I recently shared a quote about grief on my social media pages. The quote is credited to Sophocles, the Greek playwright who wrote Oedipius Rex and Antigone.

“The greatest griefs are those we cause ourselves.”

Sophocles is believed to have written over 120 plays, but only seven have survived in complete form. The fifth century B.C. playwright is known for his tragedies. While the above quote carries tragic overtones, it—ironically—also contains the path to one of life’s greatest sources of happiness.

In The WE Gear, I describe the ability to differentiate between chasing pleasure and pursuing happiness as a defining characteristic of a good teammate. Good teammates pursue happiness. They don’t chase pleasure.

My interest in understanding how to better pursue happiness has led me to become a fan of author Gretchen Rubin. Her field of expertise is happiness. A few months ago, I completed Rubin’s online course, The Happiness Project Experience. I am fascinated by a concept she discusses in the June module about the three categories of fun—challenging, accommodating, and relaxing.

Challenging fun is taking up a new hobby or learning a new skill. This type of fun takes patience and perseverance—and usually a considerable amount of time and energy.

Accommodating fun would be attending an office party, taking a family trip, or going out to dinner with a group of friends. Accommodating fun necessitates coordination, organization, inconvenience, and some “give and take” on your part.

Relaxing fun entails virtually no effort. It’s watching television, scrolling through Facebook posts, and chilling by the pool.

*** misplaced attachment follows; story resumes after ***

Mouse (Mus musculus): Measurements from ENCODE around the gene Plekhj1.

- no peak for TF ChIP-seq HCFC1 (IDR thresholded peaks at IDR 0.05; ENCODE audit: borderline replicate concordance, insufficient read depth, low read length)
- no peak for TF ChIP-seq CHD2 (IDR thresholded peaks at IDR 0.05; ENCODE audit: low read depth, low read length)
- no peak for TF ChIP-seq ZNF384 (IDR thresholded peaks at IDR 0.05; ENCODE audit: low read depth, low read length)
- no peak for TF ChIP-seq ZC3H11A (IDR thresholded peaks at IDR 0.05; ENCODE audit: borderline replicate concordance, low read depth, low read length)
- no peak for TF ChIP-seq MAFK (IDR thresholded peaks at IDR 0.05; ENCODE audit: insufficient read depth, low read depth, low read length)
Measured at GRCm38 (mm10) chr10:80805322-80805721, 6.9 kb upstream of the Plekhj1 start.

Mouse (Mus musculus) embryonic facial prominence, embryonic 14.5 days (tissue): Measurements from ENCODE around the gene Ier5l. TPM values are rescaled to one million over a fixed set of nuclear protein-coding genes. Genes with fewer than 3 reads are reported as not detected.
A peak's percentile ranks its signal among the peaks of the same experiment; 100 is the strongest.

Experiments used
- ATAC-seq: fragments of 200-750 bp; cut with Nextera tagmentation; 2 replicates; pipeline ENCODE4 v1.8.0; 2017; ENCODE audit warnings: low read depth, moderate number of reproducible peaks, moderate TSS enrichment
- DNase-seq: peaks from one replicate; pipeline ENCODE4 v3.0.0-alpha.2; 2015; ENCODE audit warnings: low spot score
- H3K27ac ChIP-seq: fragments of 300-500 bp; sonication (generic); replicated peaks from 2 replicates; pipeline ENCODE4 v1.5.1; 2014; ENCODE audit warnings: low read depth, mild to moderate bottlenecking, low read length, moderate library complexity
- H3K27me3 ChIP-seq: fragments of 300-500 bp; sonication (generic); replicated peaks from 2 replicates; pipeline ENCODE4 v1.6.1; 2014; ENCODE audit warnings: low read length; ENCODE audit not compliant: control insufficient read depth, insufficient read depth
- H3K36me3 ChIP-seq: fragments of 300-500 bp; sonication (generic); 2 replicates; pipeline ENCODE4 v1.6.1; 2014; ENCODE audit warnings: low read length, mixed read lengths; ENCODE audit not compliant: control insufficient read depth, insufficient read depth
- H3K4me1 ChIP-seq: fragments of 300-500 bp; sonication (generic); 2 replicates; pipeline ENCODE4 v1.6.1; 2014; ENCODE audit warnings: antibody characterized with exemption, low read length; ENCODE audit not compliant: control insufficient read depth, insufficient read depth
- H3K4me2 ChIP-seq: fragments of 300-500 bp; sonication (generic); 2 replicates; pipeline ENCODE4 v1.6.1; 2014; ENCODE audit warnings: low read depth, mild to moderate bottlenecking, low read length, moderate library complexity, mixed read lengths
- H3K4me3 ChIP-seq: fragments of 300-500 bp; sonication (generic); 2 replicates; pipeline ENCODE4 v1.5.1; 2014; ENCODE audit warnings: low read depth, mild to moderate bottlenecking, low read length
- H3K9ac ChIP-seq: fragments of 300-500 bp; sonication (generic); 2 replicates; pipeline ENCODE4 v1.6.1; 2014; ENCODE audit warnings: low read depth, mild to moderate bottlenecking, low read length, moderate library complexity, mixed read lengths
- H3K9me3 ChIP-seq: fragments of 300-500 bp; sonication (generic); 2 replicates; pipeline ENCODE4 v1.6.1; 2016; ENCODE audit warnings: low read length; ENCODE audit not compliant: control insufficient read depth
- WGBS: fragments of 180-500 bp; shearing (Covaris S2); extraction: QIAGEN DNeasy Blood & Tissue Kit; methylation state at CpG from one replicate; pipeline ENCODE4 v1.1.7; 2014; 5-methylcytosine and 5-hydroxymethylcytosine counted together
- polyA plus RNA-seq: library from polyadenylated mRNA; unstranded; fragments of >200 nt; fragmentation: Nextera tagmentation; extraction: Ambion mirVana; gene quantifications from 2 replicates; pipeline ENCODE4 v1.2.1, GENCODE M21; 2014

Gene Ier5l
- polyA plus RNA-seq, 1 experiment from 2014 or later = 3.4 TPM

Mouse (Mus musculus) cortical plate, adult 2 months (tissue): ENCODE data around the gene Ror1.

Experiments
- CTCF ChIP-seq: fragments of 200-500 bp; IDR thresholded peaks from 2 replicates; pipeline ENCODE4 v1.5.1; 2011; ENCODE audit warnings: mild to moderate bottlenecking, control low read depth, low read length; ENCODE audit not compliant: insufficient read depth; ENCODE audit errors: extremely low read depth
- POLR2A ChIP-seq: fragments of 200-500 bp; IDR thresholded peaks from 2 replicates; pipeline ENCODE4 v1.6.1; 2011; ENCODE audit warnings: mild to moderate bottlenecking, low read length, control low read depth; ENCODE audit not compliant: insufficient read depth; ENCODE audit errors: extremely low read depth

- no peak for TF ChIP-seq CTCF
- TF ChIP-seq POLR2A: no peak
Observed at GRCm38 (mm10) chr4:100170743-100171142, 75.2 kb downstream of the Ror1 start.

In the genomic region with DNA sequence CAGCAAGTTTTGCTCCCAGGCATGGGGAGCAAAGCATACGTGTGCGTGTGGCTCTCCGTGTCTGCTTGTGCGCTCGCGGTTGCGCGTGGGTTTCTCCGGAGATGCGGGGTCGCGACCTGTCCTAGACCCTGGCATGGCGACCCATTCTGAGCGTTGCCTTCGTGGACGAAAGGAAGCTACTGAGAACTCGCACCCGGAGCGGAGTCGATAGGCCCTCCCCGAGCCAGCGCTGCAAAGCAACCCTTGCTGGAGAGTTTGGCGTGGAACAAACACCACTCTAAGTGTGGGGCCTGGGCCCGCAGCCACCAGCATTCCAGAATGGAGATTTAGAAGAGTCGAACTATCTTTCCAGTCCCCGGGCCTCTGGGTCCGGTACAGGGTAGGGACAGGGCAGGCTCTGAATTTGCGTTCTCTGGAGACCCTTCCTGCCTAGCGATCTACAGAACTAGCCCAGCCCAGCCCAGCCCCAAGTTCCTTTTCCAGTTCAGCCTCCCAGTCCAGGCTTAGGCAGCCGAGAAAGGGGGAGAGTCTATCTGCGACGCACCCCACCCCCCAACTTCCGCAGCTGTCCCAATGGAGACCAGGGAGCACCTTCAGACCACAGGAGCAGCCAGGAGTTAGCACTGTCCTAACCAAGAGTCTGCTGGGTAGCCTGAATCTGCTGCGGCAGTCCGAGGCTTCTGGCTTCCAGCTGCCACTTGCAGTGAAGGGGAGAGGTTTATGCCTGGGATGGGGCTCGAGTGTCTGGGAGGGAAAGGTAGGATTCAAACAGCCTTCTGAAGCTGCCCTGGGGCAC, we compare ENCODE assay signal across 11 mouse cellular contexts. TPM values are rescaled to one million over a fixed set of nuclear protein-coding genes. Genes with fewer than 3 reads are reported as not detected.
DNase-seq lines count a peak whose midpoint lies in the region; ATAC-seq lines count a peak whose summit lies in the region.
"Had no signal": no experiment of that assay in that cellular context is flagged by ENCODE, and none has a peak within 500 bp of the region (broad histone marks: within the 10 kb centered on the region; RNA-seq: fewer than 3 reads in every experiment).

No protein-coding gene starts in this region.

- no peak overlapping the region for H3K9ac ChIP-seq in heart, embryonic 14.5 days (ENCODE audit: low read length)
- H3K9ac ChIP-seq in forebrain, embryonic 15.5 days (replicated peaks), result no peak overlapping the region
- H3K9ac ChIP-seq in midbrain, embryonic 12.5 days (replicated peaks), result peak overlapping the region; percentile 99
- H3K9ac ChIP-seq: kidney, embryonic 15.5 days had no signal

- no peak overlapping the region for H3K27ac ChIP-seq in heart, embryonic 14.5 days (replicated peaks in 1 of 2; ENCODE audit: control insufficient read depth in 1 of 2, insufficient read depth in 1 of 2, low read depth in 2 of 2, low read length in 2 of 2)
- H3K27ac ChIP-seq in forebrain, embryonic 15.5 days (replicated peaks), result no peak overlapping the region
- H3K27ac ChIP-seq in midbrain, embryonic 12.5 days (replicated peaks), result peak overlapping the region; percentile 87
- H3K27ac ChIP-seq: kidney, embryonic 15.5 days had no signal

Most of our “fun” time is occupied by relaxing fun. However, challenging fun and accommodating fun tend to bring us more happiness and produce the best memories. Why is this?

Because, relaxing fun involves little effort. Challenging fun and accommodating fun compel a greater commitment. Putting forth more effort strengthens our bond to the experience. To paraphrase Gretchen Rubin: We get more out of it because we put more into it. 

Being a good teammate requires sacrifice, concessions, inconvenience, ambition, and love—all potential sources of grief and all brought on by our own choice. Helping a wayward teammate find the right path can cause you a lot of grief. But much like the sources of challenging and accommodating fun, helping your teammate can leave you with the best memories and highest levels of happiness.

Few endeavors will bring you more happiness than being the reason a teammate who falls down seven times, stands up eight. The happiness brought on by this struggle will be worth the grief. The greatest griefs can indeed bring us the greatest happiness.

As always…Good teammates care. Good teammates share. Good teammates listen. Go be a good teammate.


One more thing…

If you’re a teacher or a team leader who has been using Zoom or another video conferencing app to communicate with your “team,” check out this video we recently released. These three simple tips can help you improve your message!


Lance Loya is the founder and CEO of the Good Teammate Factory. He is a college basketball coach turned author, blogger, and professional speaker, who inspires TEAMBUSTERS to become TEAMMATES. You can follow him on Twitter, Facebook, or through his weekly Teammate Tuesday blog.

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